On Arch Linux, there are a number of ways for getting all the popular and useful software directly on your system. By default, the package manager “Pacman” is restricted towards the official Arch Linux repository.
However, by default, the official Arch repository wasn’t meant to hold all the additional software you need. For that reason, there are other repositories like the AUR – a really powerful part of the Arch ecosystem. This repository allows community-developed packages to be installed in the easiest possible manner.
For installing a software from the AUR repository, there are 2 ways – building from source and using 3rd-party tools like Yaourt and Pacaur etc. Check out on enjoying Yaourt on your Arch system. Yaourt is getting older and obsolete, so why not switch towards a new one?
This particular AUR helper targets the “advanced” users. It’s specially designed for minimizing the user interactions. If you’re interested in Pacaur, make sure that you know on how the AUR software are installed in the classical manner (grabbing the source, building manually with “makepkg” etc.).
Pacaur is a great alternative to Yaourt. It’s another AUR (Arch User Repository) helper that aims performance and speed while minimizing the user interactions. The best part is, Pacaur uses a very minimalistic, uncluttered interface while packing powerful punches (secured RPC interface for solving dependency tree etc.).
Using “pacaur”, you can also search for any package name.
Let’s get started.
Note – my system is by beloved Manjaro Linux – an exceptionally good quality distro that’s based on the Arch. Learn more on Manjaro Linux.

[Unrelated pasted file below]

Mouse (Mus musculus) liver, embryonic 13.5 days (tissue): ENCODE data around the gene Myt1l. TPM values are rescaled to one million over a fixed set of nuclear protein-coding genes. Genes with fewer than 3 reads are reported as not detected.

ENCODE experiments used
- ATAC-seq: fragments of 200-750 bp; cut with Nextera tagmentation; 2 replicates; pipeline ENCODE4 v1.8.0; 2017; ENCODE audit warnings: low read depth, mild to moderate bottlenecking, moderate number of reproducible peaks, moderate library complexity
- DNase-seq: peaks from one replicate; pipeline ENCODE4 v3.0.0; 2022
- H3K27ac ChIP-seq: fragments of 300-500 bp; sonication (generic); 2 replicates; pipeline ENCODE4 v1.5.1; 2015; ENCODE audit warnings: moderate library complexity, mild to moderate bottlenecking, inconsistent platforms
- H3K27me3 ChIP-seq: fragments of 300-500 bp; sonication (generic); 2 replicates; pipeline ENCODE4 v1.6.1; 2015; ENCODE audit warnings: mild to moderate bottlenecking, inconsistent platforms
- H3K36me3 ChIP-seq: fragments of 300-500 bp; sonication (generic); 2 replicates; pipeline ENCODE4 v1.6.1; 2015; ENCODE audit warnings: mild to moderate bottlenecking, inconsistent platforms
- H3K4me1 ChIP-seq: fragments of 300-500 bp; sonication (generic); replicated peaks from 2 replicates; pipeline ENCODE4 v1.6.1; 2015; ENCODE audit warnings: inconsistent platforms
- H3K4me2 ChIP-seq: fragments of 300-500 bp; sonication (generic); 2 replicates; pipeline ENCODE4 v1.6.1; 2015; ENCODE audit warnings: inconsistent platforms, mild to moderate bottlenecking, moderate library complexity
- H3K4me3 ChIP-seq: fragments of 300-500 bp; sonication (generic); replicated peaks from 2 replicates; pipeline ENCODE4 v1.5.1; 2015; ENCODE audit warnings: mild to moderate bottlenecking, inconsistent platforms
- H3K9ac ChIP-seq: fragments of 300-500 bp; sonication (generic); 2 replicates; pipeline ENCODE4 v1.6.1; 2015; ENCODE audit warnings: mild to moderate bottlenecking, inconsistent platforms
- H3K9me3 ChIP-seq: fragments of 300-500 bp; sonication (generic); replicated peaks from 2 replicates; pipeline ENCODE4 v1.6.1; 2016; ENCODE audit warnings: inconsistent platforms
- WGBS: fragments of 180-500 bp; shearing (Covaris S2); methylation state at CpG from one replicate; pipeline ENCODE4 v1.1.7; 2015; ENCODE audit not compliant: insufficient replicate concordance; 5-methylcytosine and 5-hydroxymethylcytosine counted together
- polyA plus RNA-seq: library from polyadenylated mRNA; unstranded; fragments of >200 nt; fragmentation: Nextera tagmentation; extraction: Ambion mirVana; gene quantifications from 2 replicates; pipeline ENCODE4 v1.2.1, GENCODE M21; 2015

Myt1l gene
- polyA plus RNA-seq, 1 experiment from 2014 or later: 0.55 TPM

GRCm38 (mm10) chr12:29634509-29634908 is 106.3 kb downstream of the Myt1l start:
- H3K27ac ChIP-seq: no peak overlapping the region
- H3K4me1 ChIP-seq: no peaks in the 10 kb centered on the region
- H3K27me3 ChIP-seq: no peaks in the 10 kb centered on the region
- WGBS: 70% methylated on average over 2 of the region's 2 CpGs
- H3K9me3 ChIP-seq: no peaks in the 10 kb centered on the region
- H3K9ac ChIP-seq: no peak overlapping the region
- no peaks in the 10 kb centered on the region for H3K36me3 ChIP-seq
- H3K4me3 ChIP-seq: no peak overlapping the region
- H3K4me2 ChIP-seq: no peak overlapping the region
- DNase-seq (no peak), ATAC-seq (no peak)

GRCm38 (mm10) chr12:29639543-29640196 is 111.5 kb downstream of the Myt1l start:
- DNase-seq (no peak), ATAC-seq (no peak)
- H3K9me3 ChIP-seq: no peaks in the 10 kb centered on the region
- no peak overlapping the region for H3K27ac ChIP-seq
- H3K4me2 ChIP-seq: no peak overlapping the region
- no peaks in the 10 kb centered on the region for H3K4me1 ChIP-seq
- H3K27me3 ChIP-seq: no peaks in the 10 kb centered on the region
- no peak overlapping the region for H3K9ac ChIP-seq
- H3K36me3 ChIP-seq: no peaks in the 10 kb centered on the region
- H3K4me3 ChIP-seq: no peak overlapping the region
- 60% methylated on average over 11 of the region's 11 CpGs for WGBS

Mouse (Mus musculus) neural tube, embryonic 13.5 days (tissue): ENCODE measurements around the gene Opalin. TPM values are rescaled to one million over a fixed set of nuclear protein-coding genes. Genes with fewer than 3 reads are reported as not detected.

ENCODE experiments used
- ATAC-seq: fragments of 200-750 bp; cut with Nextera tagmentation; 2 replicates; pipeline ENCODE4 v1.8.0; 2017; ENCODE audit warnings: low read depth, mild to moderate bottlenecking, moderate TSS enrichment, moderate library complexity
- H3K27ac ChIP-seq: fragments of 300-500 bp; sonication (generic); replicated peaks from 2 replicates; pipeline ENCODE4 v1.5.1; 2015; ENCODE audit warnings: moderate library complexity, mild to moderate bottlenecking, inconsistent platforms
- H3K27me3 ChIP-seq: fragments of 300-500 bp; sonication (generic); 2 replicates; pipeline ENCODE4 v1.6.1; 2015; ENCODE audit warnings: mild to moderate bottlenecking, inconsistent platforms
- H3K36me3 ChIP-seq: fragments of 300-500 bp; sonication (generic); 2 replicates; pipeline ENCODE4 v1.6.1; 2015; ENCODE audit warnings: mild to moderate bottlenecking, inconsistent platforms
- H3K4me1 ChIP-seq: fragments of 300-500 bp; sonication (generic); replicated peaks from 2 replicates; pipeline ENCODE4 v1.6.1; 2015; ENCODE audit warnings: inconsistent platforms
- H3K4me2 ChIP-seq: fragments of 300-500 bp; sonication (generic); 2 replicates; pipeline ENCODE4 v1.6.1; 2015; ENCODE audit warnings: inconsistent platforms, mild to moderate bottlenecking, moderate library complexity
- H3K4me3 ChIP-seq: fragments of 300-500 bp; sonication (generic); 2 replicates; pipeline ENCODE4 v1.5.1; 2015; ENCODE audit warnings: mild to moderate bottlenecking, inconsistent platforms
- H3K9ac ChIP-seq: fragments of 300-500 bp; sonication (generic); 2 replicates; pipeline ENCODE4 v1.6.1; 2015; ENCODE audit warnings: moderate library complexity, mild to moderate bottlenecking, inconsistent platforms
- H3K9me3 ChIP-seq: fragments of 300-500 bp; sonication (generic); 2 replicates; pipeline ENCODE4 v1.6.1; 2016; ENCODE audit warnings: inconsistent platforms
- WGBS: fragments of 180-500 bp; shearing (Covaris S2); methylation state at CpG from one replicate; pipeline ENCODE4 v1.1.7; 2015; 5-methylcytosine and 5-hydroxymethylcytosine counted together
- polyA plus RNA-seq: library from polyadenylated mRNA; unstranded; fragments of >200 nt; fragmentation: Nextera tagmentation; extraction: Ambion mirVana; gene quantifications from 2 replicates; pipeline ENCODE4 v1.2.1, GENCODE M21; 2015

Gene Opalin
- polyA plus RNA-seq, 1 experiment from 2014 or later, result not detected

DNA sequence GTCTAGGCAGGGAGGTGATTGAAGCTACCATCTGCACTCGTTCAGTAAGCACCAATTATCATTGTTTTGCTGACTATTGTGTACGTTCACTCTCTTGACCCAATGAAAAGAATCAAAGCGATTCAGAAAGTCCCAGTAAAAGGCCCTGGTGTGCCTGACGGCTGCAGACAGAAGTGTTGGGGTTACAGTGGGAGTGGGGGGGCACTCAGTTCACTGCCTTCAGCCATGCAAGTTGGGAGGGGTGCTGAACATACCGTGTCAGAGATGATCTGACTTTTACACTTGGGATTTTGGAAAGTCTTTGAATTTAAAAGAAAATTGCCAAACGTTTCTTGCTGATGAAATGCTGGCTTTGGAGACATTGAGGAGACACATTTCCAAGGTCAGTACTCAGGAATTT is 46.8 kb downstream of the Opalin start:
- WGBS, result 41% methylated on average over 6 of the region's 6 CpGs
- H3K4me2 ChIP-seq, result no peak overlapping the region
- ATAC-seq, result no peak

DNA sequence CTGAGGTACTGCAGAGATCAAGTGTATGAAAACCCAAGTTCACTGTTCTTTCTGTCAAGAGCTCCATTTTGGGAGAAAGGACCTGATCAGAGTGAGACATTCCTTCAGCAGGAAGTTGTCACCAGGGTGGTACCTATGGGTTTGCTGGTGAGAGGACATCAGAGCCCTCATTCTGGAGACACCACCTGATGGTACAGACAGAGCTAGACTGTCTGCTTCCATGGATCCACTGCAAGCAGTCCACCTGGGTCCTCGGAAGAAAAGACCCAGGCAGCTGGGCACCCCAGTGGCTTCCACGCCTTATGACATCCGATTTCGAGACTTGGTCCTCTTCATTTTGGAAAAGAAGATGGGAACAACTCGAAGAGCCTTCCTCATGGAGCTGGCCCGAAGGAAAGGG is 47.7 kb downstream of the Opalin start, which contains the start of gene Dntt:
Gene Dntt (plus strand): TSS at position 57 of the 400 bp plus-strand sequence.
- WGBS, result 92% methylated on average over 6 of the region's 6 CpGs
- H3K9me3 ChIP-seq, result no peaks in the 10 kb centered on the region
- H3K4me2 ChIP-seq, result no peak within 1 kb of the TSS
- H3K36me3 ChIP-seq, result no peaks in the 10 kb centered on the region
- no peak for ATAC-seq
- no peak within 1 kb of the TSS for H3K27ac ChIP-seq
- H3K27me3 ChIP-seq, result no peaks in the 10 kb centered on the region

Pacaur is an AUR helper, so where else to go except AUR for grabbing it?
Make sure that your system has “git” –
sudo pacman -S git
Then, it’s time to grab the source code of “pacaur”.
git clone https://aur.archlinux.org/pacaur.git
Download complete? Hurry up and start the building process!
cd pacaur/ makepkg -si
Voila! The installation is complete!
Pacaur follows the command structure quite similar to the “pacman”.
You can easily check whether all your packages are up-to-date –
Let’s start with installing a package from the AUR repository.
pacaur -S <package_name>
Pacaur will prompt for user interaction – whether you wish to edit the installation files or confirmation etc. Let’s just add a couple more flags on the command structure –
pacaur -S --noedit --noconfirm <package_name>
Does the Pacaur log output in the terminal bother you? You can easily disable the annoyance with the “–silent” flag.
pacaur -S <package_name> --silent
THere are a lot of additional commands and features of Pacaur that you can start exploring right away! Check out Pacaur on GitHub.